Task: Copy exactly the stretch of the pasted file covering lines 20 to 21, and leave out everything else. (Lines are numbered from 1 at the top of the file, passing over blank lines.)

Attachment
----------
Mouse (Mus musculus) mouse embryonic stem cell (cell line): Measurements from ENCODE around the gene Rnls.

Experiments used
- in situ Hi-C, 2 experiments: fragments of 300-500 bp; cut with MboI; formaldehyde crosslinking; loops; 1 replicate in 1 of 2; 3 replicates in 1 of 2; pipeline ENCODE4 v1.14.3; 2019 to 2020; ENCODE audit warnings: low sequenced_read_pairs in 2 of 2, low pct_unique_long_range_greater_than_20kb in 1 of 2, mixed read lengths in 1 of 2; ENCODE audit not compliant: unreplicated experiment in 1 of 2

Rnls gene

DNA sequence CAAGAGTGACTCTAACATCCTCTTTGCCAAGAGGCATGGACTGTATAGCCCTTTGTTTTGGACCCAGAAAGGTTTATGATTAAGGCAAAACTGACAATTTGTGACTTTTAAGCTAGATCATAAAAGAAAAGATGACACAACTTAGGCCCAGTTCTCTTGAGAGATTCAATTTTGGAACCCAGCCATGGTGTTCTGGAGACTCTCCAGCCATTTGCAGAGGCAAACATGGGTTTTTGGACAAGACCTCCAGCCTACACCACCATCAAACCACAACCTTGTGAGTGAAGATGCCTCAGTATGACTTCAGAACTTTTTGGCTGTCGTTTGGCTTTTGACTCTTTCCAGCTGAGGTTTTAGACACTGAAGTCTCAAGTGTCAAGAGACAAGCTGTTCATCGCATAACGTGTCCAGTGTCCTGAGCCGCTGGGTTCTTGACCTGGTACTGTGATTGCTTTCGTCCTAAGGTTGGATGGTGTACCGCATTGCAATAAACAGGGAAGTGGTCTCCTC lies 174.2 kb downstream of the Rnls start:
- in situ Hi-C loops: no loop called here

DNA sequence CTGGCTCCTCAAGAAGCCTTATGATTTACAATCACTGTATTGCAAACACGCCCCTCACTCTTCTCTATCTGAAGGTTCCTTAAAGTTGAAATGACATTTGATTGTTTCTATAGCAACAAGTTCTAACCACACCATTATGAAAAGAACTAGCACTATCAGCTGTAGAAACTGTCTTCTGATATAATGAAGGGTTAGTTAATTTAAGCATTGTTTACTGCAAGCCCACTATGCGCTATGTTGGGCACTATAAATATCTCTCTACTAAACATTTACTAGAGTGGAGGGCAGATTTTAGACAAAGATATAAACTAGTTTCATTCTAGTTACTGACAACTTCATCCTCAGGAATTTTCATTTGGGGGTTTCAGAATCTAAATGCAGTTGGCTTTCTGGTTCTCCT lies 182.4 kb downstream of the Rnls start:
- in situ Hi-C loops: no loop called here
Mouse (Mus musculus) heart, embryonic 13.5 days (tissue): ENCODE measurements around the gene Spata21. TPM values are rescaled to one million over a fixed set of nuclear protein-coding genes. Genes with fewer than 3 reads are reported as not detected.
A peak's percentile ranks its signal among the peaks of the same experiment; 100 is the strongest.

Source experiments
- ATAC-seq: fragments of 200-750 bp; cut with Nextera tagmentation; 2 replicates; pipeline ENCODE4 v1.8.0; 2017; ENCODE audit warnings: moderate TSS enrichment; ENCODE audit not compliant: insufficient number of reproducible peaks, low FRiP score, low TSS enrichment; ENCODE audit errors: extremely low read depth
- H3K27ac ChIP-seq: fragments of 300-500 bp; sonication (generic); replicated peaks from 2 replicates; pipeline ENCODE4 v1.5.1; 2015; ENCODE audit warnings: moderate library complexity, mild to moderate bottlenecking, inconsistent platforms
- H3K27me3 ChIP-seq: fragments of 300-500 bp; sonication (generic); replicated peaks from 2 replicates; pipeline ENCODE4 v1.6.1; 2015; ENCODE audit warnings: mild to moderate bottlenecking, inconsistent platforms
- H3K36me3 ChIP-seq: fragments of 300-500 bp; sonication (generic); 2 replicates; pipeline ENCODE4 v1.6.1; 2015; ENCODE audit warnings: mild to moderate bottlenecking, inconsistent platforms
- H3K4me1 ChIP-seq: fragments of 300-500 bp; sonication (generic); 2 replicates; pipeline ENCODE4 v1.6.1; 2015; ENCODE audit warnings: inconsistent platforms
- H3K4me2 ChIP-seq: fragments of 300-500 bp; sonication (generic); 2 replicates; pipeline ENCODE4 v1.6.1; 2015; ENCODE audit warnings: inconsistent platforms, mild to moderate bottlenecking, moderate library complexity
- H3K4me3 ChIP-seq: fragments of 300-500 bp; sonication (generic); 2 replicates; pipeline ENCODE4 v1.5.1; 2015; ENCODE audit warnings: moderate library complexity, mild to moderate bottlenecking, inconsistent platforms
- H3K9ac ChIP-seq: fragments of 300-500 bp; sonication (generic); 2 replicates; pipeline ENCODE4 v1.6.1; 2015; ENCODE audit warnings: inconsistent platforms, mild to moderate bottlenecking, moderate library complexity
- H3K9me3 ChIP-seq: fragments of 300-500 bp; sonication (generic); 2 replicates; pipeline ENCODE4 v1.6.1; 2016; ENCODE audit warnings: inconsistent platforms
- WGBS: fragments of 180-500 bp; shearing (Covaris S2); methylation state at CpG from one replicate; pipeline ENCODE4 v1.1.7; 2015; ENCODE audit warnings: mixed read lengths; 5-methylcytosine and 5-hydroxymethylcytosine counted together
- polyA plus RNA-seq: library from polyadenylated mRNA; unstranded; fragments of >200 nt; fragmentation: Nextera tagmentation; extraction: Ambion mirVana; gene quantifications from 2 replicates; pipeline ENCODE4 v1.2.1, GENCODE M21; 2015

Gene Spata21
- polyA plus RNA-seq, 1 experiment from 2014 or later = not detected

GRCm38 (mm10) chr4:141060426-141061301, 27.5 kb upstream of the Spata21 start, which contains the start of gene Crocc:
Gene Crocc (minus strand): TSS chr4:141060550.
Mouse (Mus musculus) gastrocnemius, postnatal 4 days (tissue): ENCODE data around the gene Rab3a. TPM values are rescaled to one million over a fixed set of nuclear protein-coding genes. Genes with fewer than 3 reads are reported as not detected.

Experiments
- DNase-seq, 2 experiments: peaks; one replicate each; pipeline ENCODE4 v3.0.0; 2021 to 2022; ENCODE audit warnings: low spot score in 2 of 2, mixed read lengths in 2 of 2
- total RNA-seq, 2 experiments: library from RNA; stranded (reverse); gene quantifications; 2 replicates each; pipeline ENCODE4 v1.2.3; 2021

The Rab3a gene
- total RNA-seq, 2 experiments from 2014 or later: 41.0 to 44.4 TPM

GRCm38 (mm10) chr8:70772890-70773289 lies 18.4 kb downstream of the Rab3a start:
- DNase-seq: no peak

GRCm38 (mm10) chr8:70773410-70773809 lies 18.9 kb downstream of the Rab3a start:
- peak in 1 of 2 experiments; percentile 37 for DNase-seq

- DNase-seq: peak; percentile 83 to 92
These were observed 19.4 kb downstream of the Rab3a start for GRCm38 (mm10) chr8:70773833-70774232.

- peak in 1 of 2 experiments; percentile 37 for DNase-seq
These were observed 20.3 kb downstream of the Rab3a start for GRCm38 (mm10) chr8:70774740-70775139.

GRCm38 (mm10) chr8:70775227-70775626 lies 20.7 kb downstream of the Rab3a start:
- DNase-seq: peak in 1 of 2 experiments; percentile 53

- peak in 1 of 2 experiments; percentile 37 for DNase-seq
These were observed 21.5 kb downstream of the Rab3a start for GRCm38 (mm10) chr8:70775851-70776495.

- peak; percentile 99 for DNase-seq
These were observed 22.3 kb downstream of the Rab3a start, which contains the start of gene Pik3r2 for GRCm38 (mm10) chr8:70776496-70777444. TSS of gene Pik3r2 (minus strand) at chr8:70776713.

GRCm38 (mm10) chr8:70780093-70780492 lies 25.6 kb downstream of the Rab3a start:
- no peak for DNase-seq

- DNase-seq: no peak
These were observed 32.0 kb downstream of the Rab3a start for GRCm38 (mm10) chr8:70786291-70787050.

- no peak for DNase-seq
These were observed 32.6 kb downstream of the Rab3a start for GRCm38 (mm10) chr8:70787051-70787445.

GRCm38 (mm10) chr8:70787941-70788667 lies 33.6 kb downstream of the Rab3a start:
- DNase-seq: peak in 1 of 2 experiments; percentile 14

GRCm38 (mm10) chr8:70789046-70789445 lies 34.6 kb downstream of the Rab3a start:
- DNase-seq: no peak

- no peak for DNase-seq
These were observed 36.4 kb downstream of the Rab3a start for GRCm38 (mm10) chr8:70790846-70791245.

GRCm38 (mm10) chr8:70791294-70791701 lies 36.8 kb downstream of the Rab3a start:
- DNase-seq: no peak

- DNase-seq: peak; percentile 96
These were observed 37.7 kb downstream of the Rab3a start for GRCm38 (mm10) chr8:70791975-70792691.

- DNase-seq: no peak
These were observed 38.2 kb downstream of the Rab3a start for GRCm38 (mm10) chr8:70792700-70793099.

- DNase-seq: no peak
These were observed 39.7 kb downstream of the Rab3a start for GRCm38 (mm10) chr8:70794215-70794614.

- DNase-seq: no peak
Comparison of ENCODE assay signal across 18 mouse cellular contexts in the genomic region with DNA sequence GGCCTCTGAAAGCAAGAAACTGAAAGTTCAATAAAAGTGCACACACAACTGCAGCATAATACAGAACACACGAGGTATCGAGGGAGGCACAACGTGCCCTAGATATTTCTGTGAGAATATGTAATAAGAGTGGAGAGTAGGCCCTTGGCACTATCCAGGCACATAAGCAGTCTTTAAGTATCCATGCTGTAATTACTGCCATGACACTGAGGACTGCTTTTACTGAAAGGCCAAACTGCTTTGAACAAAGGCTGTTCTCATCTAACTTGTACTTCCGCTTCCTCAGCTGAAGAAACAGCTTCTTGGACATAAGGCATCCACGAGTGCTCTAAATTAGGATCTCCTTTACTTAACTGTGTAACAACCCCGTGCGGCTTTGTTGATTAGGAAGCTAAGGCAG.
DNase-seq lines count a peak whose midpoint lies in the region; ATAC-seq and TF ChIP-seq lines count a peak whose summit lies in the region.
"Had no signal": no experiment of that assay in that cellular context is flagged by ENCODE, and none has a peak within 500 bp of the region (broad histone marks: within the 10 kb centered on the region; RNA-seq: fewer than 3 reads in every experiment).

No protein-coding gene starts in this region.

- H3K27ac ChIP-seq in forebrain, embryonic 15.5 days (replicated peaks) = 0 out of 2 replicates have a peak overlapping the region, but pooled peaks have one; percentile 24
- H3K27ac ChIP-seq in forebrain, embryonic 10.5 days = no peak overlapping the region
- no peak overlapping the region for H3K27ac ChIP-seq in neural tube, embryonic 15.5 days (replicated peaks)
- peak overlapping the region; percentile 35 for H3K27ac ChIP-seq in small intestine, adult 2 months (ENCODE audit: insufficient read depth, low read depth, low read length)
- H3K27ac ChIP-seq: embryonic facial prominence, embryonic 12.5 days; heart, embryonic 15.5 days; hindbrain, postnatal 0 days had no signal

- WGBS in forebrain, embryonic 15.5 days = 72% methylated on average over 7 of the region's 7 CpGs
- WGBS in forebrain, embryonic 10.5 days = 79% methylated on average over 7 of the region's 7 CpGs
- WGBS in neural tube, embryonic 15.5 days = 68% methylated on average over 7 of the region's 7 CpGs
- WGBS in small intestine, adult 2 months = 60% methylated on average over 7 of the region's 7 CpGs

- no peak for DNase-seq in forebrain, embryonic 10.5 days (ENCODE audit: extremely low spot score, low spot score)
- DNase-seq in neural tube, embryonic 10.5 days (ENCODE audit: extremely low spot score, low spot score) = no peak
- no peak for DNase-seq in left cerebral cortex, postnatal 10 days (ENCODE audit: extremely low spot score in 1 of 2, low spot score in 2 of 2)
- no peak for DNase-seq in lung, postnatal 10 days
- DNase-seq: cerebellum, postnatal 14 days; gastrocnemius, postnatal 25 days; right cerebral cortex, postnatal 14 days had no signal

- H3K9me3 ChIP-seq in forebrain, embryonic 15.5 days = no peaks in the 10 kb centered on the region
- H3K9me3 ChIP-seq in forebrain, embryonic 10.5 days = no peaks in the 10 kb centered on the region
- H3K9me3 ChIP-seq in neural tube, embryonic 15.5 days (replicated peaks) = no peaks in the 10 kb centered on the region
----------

- H3K9me3 ChIP-seq: fragments of 300-500 bp; sonication (generic); 2 replicates; pipeline ENCODE4 v1.6.1; 2016; ENCODE audit warnings: inconsistent platforms
- WGBS: fragments of 180-500 bp; shearing (Covaris S2); methylation state at CpG from one replicate; pipeline ENCODE4 v1.1.7; 2015; ENCODE audit warnings: mixed read lengths; 5-methylcytosine and 5-hydroxymethylcytosine counted together